“We’re really digging in on revenue and probably spending more time looking at forecasts and revised budgets instead of historical information,” Foster said. “ We’re trying to understand how revenue is trending month over month; are bad debts a problem? Is something a short term or permanent impact?”

Following the election of Democrat Joe Biden in November, Hoffman noted a “positive” economic outlook and said that mergers and acquisitions should rebound in 2021.

“The economic impact will depend on the pace of change – if it’s too fast and the cost cannot be passed through, profits suffer,” he said.

As 2020 comes to a close, here are the mergers and acquisitions that held the spotlight for Waste360 readers.

Casella Waste Systems

Mergers and acquisitions continued to drive Casella’s growth strategy in 2020. The company reported during its Q3 earnings call the acquisition of nine businesses to date, adding approximately $21 million of annualized revenues.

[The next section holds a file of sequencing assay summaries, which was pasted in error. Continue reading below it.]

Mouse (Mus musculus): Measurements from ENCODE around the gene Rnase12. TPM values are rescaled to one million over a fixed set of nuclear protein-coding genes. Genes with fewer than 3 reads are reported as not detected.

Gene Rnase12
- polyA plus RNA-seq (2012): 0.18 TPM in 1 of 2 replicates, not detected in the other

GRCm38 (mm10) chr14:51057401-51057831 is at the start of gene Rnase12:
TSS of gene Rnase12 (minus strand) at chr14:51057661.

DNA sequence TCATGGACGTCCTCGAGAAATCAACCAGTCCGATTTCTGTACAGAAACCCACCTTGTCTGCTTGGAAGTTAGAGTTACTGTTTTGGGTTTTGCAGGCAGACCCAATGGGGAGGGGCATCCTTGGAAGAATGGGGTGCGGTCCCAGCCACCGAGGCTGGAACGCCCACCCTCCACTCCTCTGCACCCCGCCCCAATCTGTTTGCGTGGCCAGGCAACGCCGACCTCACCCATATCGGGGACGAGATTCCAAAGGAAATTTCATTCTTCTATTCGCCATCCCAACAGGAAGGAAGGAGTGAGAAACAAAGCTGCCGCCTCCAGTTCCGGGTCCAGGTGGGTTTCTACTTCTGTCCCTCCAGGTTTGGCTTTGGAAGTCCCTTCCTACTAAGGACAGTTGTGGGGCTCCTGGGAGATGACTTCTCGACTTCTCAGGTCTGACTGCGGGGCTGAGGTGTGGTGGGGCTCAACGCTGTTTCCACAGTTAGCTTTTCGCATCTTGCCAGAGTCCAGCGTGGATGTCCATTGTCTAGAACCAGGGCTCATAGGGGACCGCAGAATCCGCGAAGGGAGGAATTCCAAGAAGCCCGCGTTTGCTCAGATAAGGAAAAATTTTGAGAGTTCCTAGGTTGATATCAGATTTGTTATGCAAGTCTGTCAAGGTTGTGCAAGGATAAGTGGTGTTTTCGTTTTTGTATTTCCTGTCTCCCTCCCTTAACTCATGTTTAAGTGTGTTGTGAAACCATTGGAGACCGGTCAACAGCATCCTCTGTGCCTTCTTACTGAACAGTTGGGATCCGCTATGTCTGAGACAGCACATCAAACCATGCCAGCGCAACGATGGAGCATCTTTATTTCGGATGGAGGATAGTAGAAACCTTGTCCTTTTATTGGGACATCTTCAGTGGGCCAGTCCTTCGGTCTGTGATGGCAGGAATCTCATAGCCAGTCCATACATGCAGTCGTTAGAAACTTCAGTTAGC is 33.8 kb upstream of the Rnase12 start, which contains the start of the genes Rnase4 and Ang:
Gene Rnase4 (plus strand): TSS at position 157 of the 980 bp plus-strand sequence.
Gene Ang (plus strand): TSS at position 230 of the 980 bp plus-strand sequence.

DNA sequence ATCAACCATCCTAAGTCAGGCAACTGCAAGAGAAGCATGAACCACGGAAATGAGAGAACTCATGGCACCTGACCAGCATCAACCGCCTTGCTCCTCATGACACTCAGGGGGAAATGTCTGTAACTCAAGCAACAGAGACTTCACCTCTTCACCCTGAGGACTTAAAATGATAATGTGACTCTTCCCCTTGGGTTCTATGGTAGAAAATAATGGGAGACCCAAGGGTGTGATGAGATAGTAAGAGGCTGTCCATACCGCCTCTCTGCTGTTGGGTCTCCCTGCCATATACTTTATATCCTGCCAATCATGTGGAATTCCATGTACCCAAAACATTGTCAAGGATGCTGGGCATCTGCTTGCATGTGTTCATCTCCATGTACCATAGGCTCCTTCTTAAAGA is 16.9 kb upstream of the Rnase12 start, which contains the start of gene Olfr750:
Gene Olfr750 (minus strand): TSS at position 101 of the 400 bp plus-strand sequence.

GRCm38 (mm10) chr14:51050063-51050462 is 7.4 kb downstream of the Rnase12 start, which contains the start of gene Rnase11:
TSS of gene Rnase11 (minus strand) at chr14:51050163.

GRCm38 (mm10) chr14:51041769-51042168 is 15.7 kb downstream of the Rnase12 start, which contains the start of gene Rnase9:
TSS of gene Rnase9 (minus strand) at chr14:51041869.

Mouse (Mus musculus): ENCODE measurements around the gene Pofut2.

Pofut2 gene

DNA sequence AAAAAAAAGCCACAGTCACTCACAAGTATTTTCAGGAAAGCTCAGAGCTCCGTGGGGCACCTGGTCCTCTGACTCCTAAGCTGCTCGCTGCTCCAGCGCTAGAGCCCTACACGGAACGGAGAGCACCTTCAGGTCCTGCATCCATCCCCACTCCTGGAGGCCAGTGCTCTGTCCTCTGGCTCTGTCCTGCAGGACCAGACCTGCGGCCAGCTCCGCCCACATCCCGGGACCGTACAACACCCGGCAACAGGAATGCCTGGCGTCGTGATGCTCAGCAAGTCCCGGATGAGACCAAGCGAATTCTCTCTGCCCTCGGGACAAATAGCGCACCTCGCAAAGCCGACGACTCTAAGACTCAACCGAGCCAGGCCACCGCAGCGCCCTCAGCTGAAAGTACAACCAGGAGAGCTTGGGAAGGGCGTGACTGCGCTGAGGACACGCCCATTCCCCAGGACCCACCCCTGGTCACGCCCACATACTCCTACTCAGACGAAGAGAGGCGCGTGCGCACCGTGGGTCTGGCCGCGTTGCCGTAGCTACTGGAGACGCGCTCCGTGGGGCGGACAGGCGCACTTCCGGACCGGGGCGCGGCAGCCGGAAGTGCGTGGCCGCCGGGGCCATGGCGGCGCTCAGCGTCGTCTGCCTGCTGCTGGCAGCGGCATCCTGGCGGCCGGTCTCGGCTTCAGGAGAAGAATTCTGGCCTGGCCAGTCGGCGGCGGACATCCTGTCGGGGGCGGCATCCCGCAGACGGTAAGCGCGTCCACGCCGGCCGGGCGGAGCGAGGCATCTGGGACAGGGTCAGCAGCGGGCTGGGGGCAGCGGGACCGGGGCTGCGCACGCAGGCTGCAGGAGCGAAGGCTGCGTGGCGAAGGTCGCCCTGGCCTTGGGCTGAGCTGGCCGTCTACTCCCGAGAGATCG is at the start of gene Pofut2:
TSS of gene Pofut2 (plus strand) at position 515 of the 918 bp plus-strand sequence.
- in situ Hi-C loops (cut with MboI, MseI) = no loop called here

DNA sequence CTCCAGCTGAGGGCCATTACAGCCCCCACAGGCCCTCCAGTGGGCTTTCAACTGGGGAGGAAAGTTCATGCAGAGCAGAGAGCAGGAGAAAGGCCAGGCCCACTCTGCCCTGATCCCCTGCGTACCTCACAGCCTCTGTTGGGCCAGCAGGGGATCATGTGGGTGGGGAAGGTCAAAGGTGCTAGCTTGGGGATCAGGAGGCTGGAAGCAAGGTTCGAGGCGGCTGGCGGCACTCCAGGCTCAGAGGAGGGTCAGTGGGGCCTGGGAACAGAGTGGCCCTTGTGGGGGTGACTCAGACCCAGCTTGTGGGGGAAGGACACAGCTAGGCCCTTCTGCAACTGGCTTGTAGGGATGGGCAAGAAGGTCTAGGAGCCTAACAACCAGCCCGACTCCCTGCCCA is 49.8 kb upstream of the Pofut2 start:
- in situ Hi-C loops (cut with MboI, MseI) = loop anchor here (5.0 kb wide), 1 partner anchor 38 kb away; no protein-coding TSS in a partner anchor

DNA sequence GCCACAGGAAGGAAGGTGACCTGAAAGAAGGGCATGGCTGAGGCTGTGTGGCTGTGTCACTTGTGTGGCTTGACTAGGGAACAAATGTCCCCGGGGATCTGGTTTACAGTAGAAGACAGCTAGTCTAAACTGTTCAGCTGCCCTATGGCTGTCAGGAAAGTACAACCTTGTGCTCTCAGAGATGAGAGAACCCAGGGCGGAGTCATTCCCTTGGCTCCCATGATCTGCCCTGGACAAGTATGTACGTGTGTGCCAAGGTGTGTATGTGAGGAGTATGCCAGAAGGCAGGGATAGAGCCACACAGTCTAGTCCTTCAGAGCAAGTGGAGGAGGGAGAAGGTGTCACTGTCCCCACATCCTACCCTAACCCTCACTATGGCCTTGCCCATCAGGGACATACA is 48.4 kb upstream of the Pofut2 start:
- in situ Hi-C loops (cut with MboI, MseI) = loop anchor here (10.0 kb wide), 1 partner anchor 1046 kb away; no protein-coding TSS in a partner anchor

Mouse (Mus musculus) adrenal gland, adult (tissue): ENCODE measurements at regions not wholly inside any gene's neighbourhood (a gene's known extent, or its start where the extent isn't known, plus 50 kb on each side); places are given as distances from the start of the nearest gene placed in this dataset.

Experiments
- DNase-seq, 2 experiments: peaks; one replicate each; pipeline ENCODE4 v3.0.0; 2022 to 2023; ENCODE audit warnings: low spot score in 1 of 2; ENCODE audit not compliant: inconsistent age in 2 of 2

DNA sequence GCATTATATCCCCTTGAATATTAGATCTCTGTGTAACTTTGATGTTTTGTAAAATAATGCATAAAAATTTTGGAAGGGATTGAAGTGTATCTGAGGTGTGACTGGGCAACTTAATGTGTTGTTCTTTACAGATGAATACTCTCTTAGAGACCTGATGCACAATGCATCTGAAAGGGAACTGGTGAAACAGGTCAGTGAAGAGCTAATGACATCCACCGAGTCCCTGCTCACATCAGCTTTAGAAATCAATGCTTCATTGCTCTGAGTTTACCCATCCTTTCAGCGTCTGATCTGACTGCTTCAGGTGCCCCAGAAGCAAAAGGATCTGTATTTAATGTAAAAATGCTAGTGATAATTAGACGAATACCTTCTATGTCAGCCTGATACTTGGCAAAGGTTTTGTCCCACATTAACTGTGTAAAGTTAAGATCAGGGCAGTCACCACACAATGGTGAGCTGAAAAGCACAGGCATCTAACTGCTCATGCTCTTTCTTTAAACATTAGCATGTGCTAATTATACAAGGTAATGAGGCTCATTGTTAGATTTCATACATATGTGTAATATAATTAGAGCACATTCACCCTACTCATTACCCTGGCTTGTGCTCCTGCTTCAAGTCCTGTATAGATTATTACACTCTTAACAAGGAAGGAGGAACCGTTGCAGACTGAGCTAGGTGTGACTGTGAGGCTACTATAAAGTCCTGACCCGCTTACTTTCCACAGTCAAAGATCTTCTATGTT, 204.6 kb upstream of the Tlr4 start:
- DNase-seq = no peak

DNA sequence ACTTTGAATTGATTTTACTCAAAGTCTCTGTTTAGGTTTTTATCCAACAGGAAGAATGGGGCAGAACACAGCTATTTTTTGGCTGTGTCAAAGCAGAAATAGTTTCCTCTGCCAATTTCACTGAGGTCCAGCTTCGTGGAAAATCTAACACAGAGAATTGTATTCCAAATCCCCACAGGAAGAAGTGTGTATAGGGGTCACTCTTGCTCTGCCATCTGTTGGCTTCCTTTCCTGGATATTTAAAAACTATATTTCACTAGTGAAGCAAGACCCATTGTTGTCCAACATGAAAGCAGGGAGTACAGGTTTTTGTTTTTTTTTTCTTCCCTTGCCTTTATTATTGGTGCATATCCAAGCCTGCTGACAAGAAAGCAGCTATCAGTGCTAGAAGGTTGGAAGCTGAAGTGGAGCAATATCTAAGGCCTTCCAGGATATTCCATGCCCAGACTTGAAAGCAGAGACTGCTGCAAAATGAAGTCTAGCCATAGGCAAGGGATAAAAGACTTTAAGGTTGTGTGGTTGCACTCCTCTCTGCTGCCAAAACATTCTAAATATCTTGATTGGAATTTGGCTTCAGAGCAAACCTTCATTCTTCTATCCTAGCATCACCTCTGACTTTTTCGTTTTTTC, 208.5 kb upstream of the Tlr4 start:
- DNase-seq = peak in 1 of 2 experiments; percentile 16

CFO Ned Coletta commented, “We continue to invest during the quarter and plan capital expenditures at our newly acquired operations to drive operating synergies and integration efforts.”

GFL Environmental

Founder and CEO Patrick Dovigi lauded two large acquisitions during the company’s Q3 earnings call, including the $1.2 billion purchase of WCA Waste Corporation. He noted a  “well-defined integration plan which is well underway” allowing GFL to pursue both its “organic and acquisition growth strategy.”

Recycle Track Systems

In October, Recycle Track Systems Inc. (RTS) purchased Industrial Organic PBC (Ambrosia) for an undisclosed amount. Ambrosia is a closed-loop manufacturer that turns food waste into circular products and commodities. The deal accelerated RTS’s “commitment to sustainable solutions for waste management.” This is the company’s third acquisition since its inception in 2015.